The Weekly Newspaper serving the citizens of Morenci, Mich., Fayette, Ohio, and surrounding areas.

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    MACEE BEERS joins other Fayette Elementary School students for the annual Mini-Cheer performance during the half-time break at the basketball game.
  • Family.3.wide
    CHILDREN at Stair District Library’s Family Story Time toss scarves into the air during an activity. The evening program provided a mix of stories, songs, dancing, crafts and snacks Monday evening. The program is offered at 5:30 p.m. every Monday for five more weeks. The program is designed for three to five year olds and their family.
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    THE INTERVIEW—Evelyn Joughin (right) records the interaction with an iPad while Jack Varga, next to her, asks questions of Morenci Elementary School principal Gail Frey. Morenci senior Sam Cool (standing) listens. Cool serves as the editor for the newspaper written by members of Mrs. Barrett’s second grade class.
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    WRITING CODE—Brock Christle (left), a Morenci fifth grade student, takes a look at the progress being made by fourth grader Anthony Lewis. Libby Rorick, a sixth grade student, is next in a line of girls trying out the coding tutorials. This year marked Morenci’s second year of participation in the Hour of Code project.
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    REMIE RYAN (left) tries to dodge the foam wand held by Hayden Bays during physical education class at Morenci Elementary School. In the background, Lauryn Dominique and Brooklyn Williams stay clear of the tag. Second grade students were working on cardiovascular health on the first day back from vacation. For the record, Safety Tag is a very difficult sport to photograph.
  • Front.lift
    MORENCI student Dalton McCowan puts everything into a dead lift attempt Saturday morning during the Wyseguy Push/Pull event. Lifters helped raise more than $1,600 for the family of the late Devin Wyse, a former Morenci power-lifter who graduated last year. Commemorative T-shirts are still available by contacting teacher Dan Hoffman.
  • Front.library.books
    MACK DICKSON takes a book off the “blind date” cart at the Fayette library. Patrons can choose a book without knowing what’s inside other than a general category. The books are among those designated for removal so patrons can consider them gifts. In Morenci, new books and staff favorites were chosen from the stacks and must be returned. Patrons get a piece of chocolate, too, to take on their date, but no clue about their “date.” One reader said she really enjoyed her book for a few pages, but then lost interest—so typical for a blind date.

Zella Sallows's scrapbook tells of life during World War II 2012.11.07

Written by David Green.

By DAVID GREEN

zella.sallowsZella Sallows first started her scrapbook when she was a high school student in Morenci. She had finished the younger grades at the North Morenci school house, then changed to the school in town as she worked her way toward graduation.

“I started saving some clippings while I was a senior,” she said. “I had them in another book and lost it.”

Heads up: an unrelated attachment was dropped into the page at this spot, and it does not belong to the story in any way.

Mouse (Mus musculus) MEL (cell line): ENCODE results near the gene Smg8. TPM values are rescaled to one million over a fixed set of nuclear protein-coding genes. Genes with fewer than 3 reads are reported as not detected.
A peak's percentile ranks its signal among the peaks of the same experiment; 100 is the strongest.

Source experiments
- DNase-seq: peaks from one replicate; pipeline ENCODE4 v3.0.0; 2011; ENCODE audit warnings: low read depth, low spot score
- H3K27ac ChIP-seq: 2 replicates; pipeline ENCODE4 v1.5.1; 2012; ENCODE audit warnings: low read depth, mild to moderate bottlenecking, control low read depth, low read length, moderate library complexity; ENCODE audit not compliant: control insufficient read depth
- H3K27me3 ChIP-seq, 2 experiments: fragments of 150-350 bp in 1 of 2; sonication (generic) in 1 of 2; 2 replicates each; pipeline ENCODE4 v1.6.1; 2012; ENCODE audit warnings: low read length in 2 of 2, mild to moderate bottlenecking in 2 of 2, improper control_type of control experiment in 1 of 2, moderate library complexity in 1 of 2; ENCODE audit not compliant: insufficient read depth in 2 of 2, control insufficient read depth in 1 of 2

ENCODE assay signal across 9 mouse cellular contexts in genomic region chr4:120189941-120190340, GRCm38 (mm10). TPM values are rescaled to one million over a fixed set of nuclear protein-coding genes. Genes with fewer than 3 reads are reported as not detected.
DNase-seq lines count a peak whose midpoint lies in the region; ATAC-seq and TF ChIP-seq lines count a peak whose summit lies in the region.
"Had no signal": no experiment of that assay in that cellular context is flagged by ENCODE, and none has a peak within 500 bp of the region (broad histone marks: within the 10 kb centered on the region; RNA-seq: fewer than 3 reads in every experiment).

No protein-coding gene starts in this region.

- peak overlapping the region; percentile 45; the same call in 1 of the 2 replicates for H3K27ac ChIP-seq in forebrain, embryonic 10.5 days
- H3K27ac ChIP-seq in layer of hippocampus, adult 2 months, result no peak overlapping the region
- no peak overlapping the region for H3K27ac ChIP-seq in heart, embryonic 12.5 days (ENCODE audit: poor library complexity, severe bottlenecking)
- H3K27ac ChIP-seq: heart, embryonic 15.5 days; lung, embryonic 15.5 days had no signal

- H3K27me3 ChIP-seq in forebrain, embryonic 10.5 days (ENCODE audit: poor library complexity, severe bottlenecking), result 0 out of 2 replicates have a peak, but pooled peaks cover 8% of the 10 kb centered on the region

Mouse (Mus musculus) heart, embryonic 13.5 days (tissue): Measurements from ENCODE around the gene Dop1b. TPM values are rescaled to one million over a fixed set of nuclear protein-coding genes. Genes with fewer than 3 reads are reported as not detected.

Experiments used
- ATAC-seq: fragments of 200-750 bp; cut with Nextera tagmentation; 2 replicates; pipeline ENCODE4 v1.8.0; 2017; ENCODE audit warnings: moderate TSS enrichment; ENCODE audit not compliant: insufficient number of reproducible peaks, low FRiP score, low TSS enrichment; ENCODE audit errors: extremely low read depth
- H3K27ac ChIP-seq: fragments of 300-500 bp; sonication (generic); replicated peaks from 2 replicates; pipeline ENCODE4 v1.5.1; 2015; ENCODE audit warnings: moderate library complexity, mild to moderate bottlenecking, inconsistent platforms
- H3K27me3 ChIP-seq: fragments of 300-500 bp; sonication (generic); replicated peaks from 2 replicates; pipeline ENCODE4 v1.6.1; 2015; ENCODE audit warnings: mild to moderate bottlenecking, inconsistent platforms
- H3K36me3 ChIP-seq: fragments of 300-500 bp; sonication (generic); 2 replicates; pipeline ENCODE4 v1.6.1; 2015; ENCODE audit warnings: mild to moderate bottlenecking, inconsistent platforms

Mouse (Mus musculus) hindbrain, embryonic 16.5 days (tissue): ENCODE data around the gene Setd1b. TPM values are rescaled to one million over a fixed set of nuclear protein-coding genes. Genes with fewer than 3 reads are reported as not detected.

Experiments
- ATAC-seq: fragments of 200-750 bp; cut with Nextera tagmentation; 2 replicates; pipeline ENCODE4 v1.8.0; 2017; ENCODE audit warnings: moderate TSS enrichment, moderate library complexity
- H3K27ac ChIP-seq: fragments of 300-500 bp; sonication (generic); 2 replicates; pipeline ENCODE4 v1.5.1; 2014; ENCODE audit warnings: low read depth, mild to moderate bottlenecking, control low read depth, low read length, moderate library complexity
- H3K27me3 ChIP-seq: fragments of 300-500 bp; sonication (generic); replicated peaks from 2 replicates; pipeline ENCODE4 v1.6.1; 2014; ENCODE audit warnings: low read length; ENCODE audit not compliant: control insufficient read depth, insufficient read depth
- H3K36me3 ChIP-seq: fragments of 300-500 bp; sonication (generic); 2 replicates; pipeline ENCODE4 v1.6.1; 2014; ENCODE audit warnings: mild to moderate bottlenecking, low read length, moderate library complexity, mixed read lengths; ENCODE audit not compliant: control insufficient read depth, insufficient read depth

Her efforts started up again after graduation and her marriage to Bud Sallows. World War II was raging and Bud enlisted shortly after he married Zella.

The young couple packed up and moved to Texas where Bud was stationed in the Army Air Forces base in Pyote. He was being trained as an altitude technician and Zella worked in nearby Wink, Texas.

She saved several mementos from her months in Wink. There are photographs of buildings and notes such as one that explains the downtown: one side of the street was modern and the other was “old West” with a wooden sidewalk in front of the old saloon.

Zella worked in a restaurant/drug store business and got to know a lot of people during her stay of almost a year.

“I knew about everybody like I did in Morenci,” she said of the small-town life.

When Bud shipped out overseas, Zella returned to Morenci and saved newspaper clippings that show Morenci area soldiers.

The book also includes articles written by journalists overseas such as Ernie Pyle writing from the Pacific. One of his articles is titled “Swarms of insects add to the Hell of War on Okinawa.”

Clipping tell of tragedies on the seas and hardships on land. There’s a letter from North Morenci classmate Pete Keller who writes that he likes the Army but he’s having to study a lot more than he did in school. Paul was learning to become machine gunner, but he never returned from the war.

One page of her book shows a newspaper account of her cousin who hunts for Japanese soldiers with a dog. He was an experienced rabbit hunter back home in North Carolina.

The scrapbook includes a poem written by Bud who asks for Zella’s opinion. “A Soldier’s Thoughts” begins:

“Now that day is over,

and night is drawing near,

and shadows of the evening

steal across the sky.

We all sit down and think

of the day we will be free,

to come home to stay.

Oh boy! That will be the day.”

Finally, the telegraph arrived that Zella had long awaited. “Dear Della,” it began—a mistake by the telegraph operator.

“Will be home soon. Will go to Chicago. Don’t write. Love, Bud.”

Nearly 70 years have passed since that telegraph arrived, but Zella still added a few clippings in the years since, such as newspaper photos of her grandsons’ ball teams.

Her scrapbook serves as a private memory of her life during the war, but it’s much more than that. Zella’s clippings create an interesting history book of a tumultuous era of America’s past.

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